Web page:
The Paiute tribe, the Bundy militia, and the U.S. government are at the center of the Oregon Standoff. Anti-Media takes a deeper look at the controversy…
By Derrick Broze. Published 1-6-2016 by The Anti-Media
Since Saturday, January 2, a group of protesters calling themselves a militia have descended upon the Malheur National Wildlife Refuge to occupy a federal building in a stand against federal tyranny. The incident stemmed from a dispute between rancher, Steven Hammond, 46, his father, Dwight Hammond, Jr., 73, and federal authorities. The two men were accused of setting fires in 2001 and 2006 to cover up evidence of poaching activities, however, the Hammond’s claim they were fighting off an invasive plant species.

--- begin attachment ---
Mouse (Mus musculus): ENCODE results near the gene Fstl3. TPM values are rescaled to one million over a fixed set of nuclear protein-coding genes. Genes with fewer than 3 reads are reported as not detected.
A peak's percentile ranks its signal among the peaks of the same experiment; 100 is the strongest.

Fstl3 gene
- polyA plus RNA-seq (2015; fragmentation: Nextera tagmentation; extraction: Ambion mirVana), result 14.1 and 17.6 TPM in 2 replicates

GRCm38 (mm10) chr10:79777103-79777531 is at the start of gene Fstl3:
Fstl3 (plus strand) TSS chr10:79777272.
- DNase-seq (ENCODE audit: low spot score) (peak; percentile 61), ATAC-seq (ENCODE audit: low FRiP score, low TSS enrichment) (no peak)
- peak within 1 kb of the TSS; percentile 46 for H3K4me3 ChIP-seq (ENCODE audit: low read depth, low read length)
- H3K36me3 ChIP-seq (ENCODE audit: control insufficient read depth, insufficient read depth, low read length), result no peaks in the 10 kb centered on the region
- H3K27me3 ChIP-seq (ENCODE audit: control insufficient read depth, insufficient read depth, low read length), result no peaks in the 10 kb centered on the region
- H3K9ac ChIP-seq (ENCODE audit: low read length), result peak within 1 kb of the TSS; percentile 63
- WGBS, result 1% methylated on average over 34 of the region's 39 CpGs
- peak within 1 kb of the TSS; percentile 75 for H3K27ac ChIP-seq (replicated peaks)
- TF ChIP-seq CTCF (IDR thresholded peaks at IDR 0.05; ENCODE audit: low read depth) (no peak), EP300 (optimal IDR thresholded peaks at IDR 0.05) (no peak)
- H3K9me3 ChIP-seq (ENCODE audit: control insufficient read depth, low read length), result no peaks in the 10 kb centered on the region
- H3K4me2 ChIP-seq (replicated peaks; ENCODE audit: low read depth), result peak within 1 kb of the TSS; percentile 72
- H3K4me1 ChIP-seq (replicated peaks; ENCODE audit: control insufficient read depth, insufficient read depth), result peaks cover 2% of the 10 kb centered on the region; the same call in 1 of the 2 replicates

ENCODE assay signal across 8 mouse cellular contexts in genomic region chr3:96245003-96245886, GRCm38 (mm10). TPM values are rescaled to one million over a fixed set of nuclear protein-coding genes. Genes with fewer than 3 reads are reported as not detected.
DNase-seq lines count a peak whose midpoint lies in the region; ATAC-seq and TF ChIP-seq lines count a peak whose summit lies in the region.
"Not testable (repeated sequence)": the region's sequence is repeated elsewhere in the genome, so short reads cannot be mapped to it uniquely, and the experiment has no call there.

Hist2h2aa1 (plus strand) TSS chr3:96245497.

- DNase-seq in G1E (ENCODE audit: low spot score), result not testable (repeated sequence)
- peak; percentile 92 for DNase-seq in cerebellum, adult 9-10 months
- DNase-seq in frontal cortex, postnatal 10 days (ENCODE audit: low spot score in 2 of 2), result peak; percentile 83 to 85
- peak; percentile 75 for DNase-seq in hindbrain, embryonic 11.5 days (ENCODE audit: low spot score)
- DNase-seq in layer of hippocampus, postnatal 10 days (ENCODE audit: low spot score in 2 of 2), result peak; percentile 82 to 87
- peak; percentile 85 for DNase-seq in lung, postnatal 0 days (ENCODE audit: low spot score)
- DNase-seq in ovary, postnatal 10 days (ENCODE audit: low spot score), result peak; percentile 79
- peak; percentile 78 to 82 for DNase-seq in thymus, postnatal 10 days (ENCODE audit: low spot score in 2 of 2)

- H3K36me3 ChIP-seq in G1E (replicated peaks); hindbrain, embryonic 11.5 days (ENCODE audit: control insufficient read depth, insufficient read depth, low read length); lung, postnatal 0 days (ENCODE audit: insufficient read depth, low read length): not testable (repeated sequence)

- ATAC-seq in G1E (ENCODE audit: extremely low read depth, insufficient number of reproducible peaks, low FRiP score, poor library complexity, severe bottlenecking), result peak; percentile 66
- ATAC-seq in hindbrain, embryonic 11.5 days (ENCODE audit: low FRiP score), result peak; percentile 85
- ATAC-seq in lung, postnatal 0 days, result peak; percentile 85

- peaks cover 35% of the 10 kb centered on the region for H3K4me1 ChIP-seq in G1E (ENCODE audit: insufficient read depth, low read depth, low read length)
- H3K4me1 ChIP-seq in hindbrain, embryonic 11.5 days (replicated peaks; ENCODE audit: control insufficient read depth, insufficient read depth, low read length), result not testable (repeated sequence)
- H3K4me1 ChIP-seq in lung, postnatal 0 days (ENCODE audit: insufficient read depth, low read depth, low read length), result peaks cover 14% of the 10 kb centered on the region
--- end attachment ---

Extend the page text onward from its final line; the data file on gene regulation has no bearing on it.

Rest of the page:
The men were initially found guilty under the Antiterrorism and Effective Death Penalty Act of 1996, which carries a mandatory minimum sentence of five years for arson on federal land. The Hammonds were sentenced to far less time, courtesy of U.S. District Judge Michael Hogan, who felt five years would be “grossly disproportionate” to the crime. However, shortly after the men were released from prison, the Department of Justice appealed the ruling — and won. The Hammonds were ordered to serve out the remaining time in the five-year minimum sentence. Both men peacefully turned themselves in on Monday. (For a great explanation of the problems with mandatory minimum sentences, see this piece) Continue reading